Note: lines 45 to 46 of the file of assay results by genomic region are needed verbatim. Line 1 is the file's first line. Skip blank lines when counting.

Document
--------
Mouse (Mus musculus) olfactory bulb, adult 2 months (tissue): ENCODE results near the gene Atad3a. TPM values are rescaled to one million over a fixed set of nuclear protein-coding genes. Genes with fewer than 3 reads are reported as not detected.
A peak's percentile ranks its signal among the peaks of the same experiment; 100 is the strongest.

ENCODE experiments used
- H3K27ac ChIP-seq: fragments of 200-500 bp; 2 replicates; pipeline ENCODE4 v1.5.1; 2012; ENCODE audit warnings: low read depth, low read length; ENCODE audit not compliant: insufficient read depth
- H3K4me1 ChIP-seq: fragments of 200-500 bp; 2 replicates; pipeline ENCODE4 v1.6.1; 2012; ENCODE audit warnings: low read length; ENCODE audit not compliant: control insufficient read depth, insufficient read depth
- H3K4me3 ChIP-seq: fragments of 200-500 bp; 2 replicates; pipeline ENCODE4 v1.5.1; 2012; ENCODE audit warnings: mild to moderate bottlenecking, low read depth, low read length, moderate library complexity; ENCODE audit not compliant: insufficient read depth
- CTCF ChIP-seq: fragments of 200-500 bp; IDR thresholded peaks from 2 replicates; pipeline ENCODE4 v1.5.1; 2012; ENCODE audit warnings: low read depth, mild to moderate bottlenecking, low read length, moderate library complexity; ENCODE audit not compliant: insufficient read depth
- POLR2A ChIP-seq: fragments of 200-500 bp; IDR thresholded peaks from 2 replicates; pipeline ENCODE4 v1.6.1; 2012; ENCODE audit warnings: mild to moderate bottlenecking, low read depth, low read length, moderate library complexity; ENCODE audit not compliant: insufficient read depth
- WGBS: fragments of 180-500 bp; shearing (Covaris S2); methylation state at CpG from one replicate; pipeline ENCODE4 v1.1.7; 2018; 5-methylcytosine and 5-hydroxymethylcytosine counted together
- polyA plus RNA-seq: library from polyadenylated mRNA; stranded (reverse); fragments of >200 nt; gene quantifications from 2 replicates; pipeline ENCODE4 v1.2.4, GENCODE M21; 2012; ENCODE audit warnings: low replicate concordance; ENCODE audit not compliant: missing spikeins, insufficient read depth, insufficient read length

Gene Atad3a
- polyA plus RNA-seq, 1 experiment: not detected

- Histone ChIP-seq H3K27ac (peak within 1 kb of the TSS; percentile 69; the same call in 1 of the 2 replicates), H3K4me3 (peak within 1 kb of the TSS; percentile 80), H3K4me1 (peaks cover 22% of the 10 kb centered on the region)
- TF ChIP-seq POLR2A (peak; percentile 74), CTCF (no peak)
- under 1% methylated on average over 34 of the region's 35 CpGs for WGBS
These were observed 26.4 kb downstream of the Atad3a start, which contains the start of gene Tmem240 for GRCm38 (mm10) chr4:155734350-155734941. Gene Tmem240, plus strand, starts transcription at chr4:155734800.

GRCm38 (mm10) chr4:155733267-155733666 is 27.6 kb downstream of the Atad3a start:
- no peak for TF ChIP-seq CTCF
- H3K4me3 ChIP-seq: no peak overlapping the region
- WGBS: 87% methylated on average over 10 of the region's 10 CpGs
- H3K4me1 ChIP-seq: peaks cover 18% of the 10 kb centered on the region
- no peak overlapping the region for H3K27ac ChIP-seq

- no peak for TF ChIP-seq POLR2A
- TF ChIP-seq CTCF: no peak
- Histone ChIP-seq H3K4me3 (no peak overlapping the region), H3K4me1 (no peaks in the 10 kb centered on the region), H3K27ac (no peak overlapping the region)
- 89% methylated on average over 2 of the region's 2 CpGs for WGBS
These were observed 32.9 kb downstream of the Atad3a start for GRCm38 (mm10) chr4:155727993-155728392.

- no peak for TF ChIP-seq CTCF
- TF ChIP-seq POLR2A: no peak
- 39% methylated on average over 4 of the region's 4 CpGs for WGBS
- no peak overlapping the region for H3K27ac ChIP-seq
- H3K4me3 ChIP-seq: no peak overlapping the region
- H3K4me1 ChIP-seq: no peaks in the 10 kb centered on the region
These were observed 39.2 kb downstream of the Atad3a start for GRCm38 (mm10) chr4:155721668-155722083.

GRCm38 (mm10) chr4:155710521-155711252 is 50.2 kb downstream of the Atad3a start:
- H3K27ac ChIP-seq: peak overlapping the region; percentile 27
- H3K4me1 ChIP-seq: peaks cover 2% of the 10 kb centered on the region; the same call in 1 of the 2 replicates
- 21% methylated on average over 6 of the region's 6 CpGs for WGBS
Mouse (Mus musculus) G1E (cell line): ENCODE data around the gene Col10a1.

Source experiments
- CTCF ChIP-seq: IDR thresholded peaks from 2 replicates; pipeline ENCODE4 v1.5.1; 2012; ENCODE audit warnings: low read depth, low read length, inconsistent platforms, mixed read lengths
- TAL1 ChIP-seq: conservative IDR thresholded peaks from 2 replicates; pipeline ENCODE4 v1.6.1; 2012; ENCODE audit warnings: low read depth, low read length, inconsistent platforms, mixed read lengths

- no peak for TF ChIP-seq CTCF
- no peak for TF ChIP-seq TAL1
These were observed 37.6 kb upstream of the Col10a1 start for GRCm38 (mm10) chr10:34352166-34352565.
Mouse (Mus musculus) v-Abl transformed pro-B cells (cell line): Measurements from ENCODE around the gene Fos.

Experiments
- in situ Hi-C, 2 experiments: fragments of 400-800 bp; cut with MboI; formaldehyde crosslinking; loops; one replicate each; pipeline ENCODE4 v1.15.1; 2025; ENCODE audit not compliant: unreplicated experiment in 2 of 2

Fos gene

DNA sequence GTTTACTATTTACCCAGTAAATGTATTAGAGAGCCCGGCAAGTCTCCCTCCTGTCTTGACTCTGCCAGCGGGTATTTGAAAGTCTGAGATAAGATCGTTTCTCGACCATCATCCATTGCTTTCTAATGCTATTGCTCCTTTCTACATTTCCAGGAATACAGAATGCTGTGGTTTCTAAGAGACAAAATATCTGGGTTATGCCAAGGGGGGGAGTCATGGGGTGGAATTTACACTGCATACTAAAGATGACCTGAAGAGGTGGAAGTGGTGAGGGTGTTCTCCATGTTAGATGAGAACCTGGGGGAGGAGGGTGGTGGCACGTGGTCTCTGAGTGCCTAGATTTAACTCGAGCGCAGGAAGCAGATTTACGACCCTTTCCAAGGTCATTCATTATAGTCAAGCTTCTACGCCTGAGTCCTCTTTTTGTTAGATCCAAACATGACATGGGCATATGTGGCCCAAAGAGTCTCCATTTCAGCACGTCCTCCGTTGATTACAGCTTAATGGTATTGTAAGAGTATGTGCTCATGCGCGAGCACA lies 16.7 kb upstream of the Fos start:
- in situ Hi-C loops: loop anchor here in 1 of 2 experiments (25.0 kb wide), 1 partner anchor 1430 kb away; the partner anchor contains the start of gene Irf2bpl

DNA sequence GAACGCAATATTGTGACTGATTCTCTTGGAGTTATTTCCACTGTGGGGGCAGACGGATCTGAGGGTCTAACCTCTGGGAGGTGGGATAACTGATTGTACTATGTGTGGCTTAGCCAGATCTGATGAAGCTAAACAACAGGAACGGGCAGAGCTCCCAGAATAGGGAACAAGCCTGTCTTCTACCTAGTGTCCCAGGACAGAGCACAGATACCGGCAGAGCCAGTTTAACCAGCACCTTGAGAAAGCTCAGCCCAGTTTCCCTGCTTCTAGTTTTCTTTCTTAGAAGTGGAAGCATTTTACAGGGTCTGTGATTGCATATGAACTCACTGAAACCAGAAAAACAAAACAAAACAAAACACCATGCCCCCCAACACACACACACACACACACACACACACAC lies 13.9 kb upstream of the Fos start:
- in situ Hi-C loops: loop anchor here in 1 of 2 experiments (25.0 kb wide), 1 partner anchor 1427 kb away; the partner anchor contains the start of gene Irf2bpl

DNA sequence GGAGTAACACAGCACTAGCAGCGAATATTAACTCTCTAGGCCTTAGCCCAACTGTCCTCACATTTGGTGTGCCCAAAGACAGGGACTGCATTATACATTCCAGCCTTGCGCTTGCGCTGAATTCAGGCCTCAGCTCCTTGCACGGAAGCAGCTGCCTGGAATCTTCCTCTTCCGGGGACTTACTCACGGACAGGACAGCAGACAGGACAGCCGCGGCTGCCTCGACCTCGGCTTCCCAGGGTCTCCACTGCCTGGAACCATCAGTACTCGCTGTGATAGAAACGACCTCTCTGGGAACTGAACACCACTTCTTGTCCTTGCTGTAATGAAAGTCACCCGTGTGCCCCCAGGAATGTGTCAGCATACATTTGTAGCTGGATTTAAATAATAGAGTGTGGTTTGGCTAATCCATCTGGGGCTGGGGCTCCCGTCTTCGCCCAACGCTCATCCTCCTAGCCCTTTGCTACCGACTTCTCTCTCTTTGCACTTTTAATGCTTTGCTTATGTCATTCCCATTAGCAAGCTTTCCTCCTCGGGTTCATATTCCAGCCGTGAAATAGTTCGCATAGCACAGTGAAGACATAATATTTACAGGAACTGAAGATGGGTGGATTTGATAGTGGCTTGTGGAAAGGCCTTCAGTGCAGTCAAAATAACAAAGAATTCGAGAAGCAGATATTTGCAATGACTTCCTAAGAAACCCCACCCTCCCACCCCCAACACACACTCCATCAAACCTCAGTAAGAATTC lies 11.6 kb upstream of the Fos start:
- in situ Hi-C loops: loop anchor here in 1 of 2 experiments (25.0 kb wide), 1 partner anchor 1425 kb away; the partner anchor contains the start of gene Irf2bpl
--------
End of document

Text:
These were observed 37.6 kb upstream of the Col10a1 start for GRCm38 (mm10) chr10:34352166-34352565.
Mouse (Mus musculus) v-Abl transformed pro-B cells (cell line): Measurements from ENCODE around the gene Fos.